NY POST "Right On Reading" Diane Ravitch
New York Post
RIGHT ON READING
By DIANE RAVITCH
September 1, 2008 --
LAST week, Schools Chancel lor Joel Klein announced the start of a pilot program that will introduce a new way to teach reading to children in kindergarten, first grade and second grade in 10 low-performing schools. Good for him!
The program, developed by the Core Knowledge Foundation, stresses the importance of content knowledge, along with phonics and vocabulary. Most of us learned to read with some form of phonics - that is, by learning the sounds of letters and then "sounding out" new words.
So the Core Knowledge Program may not sound revolutionary to most parents - but it's a stark contrast to Balanced Literacy, the reading program that Klein mandated across more than 800 elementary schools in 2003.
Balanced Literacy remains the city's standard today - after all, Mayor Bloomberg and Klein awarded multimillion-dollar contracts to train thousands of the city's elementary teachers in this unproven method.
Yet Balanced Literacy doesn't stress content knowledge, vocabulary or phonics. And we now know that it didn't work.
Last fall, the federal government released the latest test results from the National Assessment of Educational Progress - and they showed that New York City students made no progress in reading in fourth grade or eighth grade from 2003 to 2007.
When the city Department of Education gives letter grades to schools, it bases the marks mainly on whether the schools made progress in their test scores. By this measure, Balanced Literacy gets an F.
On the federal test, there were no significant gains in reading for black students, white students, Hispanic students, Asian students or lower-income students. Forty-three percent of fourth-graders in New York City were "below basic" - the lowest possible rating.
Worse yet, the year before Balanced Literacy was imposed citywide, our fourth-grade students did make significant gains on the national test. But those gains ceased once Klein installed his program.
The launch of the Core Knowledge program suggests that Klein has finally recognized the failure of Balanced Literacy.
In contrast to Balanced Literacy, which has no specific curriculum, Core Knowledge teaches specific content knowledge. For example, children in kindergarten will learn nursery rhymes and fables while learning about Native Americans, plants, farms and seasons. Children in first grade will learn about astronomy, Mozart, Mesopotamia and Egypt and colonial biographies. Children in second grade will learn about ancient Greece , Greek myths, insects, holiday stories, westward expansion and civil rights.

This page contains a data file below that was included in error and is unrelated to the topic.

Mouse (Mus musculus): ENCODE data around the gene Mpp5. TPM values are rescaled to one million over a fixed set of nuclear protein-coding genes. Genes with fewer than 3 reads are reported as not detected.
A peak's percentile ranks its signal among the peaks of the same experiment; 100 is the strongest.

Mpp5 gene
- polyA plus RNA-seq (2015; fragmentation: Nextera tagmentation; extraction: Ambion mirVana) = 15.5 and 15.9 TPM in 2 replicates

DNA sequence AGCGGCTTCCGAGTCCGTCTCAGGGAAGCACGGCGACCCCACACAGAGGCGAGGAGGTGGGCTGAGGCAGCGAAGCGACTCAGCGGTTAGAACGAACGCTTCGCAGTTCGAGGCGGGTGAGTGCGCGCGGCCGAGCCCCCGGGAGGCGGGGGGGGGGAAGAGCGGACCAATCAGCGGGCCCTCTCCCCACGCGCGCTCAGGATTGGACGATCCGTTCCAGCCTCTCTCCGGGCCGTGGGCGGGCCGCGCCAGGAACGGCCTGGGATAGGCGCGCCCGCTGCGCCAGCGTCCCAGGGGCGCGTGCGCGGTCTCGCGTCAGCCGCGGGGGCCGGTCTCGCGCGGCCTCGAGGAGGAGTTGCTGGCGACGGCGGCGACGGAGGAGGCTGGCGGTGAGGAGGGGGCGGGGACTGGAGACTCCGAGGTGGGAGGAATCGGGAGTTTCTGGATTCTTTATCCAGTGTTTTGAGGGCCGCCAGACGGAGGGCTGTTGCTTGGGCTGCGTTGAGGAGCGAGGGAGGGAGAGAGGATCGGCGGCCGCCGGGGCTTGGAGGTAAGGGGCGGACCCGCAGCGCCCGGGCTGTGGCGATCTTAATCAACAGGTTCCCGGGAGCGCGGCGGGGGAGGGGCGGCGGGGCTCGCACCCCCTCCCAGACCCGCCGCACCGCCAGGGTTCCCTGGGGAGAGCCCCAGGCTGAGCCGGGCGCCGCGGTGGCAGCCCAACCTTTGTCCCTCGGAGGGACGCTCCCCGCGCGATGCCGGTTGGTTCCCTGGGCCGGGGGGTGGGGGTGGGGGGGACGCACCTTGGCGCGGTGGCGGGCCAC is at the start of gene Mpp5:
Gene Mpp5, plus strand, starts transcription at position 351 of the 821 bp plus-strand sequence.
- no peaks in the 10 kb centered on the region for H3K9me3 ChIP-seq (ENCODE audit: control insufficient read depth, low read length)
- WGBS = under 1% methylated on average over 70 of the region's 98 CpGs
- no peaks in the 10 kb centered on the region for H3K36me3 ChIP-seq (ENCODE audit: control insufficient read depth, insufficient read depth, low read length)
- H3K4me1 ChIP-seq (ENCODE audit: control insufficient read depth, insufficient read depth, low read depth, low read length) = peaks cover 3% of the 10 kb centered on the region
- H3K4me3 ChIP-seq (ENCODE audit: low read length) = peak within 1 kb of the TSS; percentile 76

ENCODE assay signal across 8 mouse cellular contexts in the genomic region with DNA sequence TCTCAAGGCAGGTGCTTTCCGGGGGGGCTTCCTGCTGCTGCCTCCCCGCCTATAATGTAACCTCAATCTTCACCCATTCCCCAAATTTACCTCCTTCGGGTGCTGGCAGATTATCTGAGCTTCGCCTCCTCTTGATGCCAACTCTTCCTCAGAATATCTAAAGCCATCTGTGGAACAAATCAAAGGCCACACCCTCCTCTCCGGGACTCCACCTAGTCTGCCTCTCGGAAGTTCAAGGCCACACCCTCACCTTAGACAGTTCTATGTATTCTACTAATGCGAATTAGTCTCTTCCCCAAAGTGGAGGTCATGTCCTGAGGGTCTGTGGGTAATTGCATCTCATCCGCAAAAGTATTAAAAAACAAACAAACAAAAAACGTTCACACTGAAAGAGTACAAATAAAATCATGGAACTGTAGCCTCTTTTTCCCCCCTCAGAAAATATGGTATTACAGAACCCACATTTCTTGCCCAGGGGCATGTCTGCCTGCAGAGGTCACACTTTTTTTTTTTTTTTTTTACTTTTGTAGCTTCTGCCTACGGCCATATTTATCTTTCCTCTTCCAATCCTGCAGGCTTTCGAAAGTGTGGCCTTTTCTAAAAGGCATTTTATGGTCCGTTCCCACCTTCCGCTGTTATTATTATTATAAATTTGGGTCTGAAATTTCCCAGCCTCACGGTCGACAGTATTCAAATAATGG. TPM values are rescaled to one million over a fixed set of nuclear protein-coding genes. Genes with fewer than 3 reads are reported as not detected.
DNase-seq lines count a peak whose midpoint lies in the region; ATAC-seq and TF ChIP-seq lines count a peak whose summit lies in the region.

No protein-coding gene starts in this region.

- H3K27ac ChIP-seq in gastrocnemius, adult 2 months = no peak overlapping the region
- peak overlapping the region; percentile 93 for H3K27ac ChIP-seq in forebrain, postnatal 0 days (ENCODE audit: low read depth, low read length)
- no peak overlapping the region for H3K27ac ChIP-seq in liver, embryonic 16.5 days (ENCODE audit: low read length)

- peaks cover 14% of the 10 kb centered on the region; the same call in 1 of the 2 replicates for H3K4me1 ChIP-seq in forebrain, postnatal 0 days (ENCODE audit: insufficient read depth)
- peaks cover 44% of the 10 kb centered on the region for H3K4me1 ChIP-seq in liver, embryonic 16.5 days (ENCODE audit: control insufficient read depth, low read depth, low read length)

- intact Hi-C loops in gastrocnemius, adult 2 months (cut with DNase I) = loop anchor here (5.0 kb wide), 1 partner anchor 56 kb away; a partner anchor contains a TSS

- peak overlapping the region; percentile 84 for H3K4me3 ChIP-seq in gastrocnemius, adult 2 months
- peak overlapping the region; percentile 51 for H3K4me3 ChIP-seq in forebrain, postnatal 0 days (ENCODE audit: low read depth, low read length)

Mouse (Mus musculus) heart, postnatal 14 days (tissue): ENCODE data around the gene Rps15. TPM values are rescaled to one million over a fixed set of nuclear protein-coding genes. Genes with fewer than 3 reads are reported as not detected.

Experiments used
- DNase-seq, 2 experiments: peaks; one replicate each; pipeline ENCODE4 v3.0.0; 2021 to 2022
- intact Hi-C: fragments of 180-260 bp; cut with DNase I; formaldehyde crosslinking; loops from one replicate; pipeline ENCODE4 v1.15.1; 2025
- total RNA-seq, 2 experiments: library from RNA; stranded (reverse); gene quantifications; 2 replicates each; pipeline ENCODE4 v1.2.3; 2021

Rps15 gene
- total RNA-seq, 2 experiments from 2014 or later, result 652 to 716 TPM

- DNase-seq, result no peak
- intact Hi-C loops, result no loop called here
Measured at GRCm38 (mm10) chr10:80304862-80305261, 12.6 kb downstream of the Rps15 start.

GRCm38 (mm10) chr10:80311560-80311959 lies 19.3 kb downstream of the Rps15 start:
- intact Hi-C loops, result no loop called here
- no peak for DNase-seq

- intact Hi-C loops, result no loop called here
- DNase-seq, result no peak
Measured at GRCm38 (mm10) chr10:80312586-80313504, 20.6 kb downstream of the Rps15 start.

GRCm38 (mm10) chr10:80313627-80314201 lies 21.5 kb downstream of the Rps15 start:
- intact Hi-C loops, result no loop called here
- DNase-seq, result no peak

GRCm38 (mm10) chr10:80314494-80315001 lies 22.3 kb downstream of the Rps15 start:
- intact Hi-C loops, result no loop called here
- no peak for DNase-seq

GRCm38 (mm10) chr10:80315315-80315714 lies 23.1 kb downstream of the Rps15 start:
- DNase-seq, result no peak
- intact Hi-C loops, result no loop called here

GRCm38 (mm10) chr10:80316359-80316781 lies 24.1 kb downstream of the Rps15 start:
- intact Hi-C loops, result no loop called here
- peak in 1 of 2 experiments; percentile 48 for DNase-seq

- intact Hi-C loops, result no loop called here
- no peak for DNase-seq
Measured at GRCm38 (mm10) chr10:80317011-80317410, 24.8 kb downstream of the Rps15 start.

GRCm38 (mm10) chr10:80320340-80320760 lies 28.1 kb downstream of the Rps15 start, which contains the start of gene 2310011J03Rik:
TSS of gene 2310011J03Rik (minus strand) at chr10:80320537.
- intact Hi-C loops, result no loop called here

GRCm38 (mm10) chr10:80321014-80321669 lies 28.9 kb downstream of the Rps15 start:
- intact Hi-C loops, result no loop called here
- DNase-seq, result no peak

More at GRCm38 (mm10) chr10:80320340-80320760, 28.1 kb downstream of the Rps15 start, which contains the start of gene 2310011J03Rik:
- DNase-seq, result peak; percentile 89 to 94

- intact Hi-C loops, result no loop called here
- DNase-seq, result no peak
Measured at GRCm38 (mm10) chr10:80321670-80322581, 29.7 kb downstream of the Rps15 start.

And while they're learning to read, they will gain important knowledge about the world through activities and projects, not rote memorization.
Some may well wonder whether little children can understand such big topics, but the experience of Core Knowledge schools for the last decade shows that they can.
Indeed, they not only can do it, but mastering all this knowledge prepares them to become better readers as they move on to the next grade. The more children know, the better prepared they are to read more challenging subject matter and to understand it.
E.D. Hirsch Jr., the founder of the Core Knowledge Foundation, has long maintained that children in the United States suffer from a "knowledge deficit." Children need to know lots about science, history, geography, the arts, the world and their society so that they can understand new words and new ideas. The content knowledge that children acquire in the Core Knowledge reading program will enable students to learn more in science, social studies and other subjects. As children learn more about science and history, they also improve their vocabulary and comprehension.
The other aspect of the Core Knowledge reading program that is a significant difference from Balanced Literacy is its emphasis on phonics.
Forty years ago, the eminent reading expert Jeanne Chall demonstrated in her book "Learning to Read: The Great Debate" that beginning readers need to learn the connection between letters and their sounds, as well as the alphabet. A generation of research into reading has proven her right. "Decoding skills" - understanding how to sound out letters and words - should be learned early, as a foundation for lifelong reading.
Congratulations to Joel Klein for recognizing that New York City 's children suffer from a "knowledge deficit." Ten of the city's elementary schools will benefit. Meanwhile, though, most of the city's children will continue to use the failed Balanced Literacy method.
We can only hope that Chancellor Klein will insist that all schools begin to teach history, geography, science, civics and the arts and do it soon.
Diane Ravitch is a research professor at the New York University School of Education, a senior fellow at the Hoover Institution at Stanford University and a trustee of the Core Knowledge Foundation (for which she receives no compensation).